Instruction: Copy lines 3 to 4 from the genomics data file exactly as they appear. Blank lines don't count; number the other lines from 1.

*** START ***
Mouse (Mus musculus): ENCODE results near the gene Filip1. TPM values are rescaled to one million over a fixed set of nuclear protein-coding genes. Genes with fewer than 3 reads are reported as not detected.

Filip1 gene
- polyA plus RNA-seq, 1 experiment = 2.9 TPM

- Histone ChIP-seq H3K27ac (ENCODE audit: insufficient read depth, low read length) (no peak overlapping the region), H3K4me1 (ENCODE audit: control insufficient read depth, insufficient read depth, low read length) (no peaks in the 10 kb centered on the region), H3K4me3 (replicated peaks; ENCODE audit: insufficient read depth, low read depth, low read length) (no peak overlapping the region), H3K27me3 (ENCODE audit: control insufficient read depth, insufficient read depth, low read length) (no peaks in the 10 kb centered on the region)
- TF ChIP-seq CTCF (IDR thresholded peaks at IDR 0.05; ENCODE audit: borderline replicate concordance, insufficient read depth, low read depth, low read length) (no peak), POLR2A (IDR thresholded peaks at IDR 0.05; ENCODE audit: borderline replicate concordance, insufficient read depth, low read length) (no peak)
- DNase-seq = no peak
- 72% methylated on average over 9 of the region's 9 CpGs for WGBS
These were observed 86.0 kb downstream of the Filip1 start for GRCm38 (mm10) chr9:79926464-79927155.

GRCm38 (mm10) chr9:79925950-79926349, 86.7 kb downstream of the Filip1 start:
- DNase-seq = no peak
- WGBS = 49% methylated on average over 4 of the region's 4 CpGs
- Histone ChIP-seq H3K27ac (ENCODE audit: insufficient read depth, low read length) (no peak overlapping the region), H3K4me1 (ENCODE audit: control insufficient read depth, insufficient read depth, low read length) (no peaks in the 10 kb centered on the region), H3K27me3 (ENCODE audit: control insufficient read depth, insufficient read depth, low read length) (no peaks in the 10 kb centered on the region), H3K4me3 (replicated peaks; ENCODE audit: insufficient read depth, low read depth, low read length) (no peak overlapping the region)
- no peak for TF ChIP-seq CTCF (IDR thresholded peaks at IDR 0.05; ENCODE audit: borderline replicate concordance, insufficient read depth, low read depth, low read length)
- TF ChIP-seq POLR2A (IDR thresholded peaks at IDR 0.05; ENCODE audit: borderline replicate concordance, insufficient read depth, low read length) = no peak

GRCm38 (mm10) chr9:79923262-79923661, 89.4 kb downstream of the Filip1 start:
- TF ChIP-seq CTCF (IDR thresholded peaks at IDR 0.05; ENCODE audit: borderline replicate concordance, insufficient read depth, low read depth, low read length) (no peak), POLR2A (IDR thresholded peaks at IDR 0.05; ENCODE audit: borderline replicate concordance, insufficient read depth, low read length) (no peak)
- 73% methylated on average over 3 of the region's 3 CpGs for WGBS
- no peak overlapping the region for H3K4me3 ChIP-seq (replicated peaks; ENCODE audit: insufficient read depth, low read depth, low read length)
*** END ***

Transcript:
- polyA plus RNA-seq, 1 experiment = 2.9 TPM

- Histone ChIP-seq H3K27ac (ENCODE audit: insufficient read depth, low read length) (no peak overlapping the region), H3K4me1 (ENCODE audit: control insufficient read depth, insufficient read depth, low read length) (no peaks in the 10 kb centered on the region), H3K4me3 (replicated peaks; ENCODE audit: insufficient read depth, low read depth, low read length) (no peak overlapping the region), H3K27me3 (ENCODE audit: control insufficient read depth, insufficient read depth, low read length) (no peaks in the 10 kb centered on the region)